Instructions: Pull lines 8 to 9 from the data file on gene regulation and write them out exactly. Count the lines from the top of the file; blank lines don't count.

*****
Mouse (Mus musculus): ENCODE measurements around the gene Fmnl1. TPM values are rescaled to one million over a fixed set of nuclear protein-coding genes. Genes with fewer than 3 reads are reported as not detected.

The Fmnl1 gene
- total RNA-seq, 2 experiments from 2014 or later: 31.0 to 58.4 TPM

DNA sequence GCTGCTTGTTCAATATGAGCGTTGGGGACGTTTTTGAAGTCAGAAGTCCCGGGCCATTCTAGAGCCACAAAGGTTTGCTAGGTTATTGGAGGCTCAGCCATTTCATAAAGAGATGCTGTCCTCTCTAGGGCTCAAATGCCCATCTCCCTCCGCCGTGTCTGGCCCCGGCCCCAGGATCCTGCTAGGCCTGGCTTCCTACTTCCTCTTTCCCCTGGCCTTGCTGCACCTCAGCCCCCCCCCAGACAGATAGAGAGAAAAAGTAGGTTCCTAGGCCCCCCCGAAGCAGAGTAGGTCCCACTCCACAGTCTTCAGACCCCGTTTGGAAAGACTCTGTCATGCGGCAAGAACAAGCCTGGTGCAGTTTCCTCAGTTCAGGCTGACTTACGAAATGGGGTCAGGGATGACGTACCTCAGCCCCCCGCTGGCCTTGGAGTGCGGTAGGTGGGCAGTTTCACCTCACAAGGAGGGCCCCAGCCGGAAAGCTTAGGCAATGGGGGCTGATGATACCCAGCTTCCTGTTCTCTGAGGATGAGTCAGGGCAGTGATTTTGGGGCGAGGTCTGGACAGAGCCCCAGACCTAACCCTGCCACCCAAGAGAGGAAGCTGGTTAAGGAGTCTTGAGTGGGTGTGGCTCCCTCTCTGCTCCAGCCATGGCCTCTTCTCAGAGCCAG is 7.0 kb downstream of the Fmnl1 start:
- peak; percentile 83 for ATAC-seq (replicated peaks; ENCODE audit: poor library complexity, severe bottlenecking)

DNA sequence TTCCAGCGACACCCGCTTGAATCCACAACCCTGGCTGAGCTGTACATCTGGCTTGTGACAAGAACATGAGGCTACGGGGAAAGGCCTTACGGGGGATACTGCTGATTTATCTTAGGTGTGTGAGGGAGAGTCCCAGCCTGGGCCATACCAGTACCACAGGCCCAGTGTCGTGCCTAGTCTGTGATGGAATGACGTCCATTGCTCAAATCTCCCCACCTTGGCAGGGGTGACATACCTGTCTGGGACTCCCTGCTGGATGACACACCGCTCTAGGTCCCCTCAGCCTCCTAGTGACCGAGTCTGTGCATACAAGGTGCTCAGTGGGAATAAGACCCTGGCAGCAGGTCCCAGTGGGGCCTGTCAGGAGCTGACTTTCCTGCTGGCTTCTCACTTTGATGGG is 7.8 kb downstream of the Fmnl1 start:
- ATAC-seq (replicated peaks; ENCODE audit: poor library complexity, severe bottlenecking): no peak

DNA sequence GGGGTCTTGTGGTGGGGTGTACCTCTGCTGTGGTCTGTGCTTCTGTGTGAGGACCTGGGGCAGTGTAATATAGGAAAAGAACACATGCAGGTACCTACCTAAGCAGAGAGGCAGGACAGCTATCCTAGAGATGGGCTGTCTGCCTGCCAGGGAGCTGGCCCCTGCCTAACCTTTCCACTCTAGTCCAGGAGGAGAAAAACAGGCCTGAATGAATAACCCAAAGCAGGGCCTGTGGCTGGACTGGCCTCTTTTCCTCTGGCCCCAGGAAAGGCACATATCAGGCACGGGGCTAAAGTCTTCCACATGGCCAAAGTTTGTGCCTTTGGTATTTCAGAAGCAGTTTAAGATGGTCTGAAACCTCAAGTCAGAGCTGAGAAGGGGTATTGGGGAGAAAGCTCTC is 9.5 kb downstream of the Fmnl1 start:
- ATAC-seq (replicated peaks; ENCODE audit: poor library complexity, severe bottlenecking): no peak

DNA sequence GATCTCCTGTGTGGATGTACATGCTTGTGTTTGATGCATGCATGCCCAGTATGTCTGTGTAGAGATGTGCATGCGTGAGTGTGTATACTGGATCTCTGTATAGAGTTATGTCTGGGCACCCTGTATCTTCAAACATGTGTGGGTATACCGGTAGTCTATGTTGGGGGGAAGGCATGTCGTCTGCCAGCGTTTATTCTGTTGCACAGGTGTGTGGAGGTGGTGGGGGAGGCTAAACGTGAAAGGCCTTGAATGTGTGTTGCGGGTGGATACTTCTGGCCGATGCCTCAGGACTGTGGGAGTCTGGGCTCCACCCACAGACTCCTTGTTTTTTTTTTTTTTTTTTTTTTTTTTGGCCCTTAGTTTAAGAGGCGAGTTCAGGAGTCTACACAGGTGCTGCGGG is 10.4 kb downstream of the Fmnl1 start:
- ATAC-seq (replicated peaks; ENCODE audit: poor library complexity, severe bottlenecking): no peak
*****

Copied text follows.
DNA sequence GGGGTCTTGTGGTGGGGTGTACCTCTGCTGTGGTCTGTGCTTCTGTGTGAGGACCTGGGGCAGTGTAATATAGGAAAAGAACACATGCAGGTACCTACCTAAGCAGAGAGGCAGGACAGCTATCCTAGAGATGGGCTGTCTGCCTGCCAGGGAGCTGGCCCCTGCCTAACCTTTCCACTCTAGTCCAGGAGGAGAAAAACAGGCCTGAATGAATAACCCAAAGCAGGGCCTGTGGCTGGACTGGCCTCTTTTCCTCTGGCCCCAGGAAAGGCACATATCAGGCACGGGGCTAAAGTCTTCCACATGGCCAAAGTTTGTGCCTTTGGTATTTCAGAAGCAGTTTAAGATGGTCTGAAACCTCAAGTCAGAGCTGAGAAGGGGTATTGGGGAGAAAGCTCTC is 9.5 kb downstream of the Fmnl1 start:
- ATAC-seq (replicated peaks; ENCODE audit: poor library complexity, severe bottlenecking): no peak